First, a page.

Ode to Free Parking

One person's trash is another person's treasure. I wax nostalgic about the soon-to-be demolished Bishop's Corner parking deck and discuss the emerging fad of traffic pattern enthusiasts.

People love the word free. Tax free, fat free, freedom; you put the word free in there, and we are predisposed to love it.

I’ve seen 98-pound waifs enthusiastically grabbing God-awful ugly t-shirts three sizes too large, emblazed with the name of a company they never heard of, all because they were free. I’ve seen people haul off moth-eaten stained furniture from the side of the road because its previous owners used the magic word. And I’ve eaten terrible grocery store food I wouldn’t pay a nickel for, literally digging into a dish I had no idea what it contained, all because the sample was clearly free.

Free is to humans as a bell was to Pavlov’s dog; use the word and we salivate. It was with a heavy heart, then, that I recently read in that “[i]n Bishop’s Corner, the dilapidated parking deck that stands behind Marshall’s will be removed this month in anticipation of major improvements to that shopping center.” You say dilapidated, I say charming. Not charming in the appearance sense – it is clearly an eyesore. I mean charming in the fact that it was a relic of a bygone era, advertising an extremely rare commodity in town: free parking.

I’ll miss West Hartford’s dilapidated lot when they tear it down this month. Similar to the ugly t-shirts, roadside furniture, and mystery foodstuff, free parking sucked me in like a moth to a flame. It didn’t matter that there was absolutely no reason to park there. Tired of the greedy quarter-eaters that surround the trendier parts of town, I gave up on paid parking. The Bishop's Corner parking deck, in all its ramshackle glory, was my new spot in town.

Hanging out in a parking deck was so uncool that it soon became cool. Within days it attracted my fellow Gen Xers who appreciated the generous ironic value. A few weeks in, my parking deck soirees gained a following among the artistic crowd. They mentioned something about the hangouts being a subtle statement on the blight of suburban sprawl. Lastly, the parties gained favor with the ever-growing band of recessionistas/extreme couponers looking to find cheap entertainment in the area. Together we worked out creative ideas to make the most of our surroundings.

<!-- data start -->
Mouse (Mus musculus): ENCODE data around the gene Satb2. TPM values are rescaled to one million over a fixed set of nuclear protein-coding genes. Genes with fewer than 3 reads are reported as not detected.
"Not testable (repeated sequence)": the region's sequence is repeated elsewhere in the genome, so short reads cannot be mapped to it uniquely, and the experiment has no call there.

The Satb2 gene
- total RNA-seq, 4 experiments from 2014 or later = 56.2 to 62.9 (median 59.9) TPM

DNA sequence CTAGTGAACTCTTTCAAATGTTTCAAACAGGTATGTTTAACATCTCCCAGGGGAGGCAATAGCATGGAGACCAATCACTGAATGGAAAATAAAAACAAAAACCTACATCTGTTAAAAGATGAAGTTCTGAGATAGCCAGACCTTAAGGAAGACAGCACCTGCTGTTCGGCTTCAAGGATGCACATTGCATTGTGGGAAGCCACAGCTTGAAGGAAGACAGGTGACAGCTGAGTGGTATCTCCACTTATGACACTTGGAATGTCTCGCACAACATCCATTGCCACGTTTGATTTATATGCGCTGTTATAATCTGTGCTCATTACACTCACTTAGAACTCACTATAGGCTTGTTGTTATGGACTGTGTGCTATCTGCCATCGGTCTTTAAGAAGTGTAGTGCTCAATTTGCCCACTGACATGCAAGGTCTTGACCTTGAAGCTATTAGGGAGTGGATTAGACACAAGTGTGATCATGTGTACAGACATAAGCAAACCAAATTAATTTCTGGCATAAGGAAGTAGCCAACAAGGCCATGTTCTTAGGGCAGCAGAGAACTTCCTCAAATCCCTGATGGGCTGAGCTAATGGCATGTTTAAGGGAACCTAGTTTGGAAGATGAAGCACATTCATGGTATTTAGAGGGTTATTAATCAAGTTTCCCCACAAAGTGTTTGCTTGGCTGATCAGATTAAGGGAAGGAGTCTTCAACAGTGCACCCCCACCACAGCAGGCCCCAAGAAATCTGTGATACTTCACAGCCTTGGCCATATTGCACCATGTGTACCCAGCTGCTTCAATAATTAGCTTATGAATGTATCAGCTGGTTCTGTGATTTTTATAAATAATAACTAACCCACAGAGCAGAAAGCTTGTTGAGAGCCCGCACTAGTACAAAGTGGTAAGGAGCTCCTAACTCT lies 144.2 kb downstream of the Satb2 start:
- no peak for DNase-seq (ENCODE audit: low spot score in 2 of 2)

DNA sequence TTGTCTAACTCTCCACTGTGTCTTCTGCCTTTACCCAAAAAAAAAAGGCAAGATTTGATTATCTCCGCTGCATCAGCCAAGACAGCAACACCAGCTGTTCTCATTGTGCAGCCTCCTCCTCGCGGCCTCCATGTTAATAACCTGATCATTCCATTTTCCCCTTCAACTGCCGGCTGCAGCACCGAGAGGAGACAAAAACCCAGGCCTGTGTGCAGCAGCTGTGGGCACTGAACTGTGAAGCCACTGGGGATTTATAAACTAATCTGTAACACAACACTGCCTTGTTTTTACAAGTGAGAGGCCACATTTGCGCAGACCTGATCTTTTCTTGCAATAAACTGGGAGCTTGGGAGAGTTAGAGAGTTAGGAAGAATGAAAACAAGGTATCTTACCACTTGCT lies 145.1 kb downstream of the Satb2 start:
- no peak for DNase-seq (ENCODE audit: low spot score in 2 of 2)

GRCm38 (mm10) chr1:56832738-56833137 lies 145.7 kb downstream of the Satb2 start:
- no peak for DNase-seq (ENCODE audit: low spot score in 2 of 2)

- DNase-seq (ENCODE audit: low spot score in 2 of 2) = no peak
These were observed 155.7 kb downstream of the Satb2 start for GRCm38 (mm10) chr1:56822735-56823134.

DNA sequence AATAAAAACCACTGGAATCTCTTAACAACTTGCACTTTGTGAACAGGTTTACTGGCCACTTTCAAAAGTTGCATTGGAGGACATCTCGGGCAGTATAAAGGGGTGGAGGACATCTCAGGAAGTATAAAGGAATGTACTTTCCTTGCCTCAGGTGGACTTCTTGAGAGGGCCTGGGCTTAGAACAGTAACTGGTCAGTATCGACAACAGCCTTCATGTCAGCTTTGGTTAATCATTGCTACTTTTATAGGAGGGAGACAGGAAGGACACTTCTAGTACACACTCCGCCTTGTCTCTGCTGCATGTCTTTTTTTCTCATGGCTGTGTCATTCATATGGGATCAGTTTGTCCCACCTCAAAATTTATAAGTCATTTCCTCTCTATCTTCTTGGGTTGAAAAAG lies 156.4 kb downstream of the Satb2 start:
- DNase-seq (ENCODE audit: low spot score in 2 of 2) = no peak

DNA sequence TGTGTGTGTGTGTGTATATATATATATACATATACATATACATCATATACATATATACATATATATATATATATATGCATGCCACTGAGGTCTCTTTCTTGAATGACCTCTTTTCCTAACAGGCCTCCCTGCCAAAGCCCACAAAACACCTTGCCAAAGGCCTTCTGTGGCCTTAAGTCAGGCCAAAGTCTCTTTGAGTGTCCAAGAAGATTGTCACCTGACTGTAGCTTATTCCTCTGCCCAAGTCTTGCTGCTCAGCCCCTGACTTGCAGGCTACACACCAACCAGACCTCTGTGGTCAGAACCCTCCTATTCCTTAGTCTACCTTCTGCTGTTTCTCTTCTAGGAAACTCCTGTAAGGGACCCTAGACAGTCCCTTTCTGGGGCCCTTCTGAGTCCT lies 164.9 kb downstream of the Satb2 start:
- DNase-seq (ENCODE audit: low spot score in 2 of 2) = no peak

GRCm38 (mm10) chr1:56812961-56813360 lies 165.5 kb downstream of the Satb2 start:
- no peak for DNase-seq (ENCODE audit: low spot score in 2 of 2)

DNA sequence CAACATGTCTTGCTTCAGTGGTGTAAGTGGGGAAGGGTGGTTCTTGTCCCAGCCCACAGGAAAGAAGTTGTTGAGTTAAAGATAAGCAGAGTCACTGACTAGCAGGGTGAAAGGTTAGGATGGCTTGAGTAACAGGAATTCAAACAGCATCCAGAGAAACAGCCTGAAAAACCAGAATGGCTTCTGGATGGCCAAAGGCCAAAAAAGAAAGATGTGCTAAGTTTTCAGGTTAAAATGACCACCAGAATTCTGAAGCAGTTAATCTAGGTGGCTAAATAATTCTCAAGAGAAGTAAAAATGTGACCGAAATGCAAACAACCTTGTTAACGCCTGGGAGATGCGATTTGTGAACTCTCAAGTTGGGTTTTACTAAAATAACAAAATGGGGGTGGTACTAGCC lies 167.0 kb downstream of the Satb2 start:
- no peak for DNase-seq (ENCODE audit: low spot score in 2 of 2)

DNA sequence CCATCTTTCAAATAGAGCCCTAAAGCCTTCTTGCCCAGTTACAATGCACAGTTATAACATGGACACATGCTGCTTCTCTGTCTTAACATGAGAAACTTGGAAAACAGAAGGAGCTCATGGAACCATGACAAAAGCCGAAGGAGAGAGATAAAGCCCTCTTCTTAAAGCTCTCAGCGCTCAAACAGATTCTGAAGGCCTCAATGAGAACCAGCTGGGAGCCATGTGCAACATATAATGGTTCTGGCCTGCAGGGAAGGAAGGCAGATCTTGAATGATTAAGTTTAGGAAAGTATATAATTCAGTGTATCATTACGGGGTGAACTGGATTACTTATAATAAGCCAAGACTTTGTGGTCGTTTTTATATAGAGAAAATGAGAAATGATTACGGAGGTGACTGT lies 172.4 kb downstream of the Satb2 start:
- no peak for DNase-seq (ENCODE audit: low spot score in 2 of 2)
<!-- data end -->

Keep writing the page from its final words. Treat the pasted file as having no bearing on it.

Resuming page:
Unbeknownst to me, there are a lot of people who like to debate the proper layout of lights, turns, number of lanes, and availability of car exits. So we had are very own Traffic Pattern Parties! As the event planner, I would stock up on subs and decorate the deck with balloons from . It was kind of like a Super Bowl party without the football. Oh, and in a decrepit parking deck.

We would discuss things like the potential danger of people turning left or right out of – directly across from , where people were also taking a left or right. Snarky party goers called this our automotive Russian roulette. People get very touchy about their traffic pattern ideas, but I loved all the enthusiasm. Sure, discussions would often be heated. Sometimes we would just agree to disagree.

While that sounds chaotic and stressful, it led us to develop a game that became the highlight of our parties. Fender Bender Bingo: Where Crash Equals Cash™. It was two parts gambling, one part schadenfreude. Unfortunately, given the deck's fate, it will soon be time to move on to other games and other locations. I can’t help but reminisce for my soon-to-be old stomping grounds.

Goodbye my run-down paved paradise, you will be missed.

This post is contributed by a community member. The views expressed in this blog are those of the author and do not necessarily reflect those of Patch Media Corporation. Everyone is welcome to submit a post to Patch. If you'd like to post a blog, go here to get started.

Lew Block February 08, 2012 at 10:37 AM
I am curious... is there some point to this article? I must be missing it.
David Ryan Polgar February 08, 2012 at 10:12 PM
Welcome to the world of satire. It is, admittedly, an acquired taste. It’s like those annoying 3D puzzles that were big 15 years ago—when you get it, you get it. When you don’t, you don’t.
Peter Jones February 09, 2012 at 01:29 AM
well done! i laughed i cried i parked!


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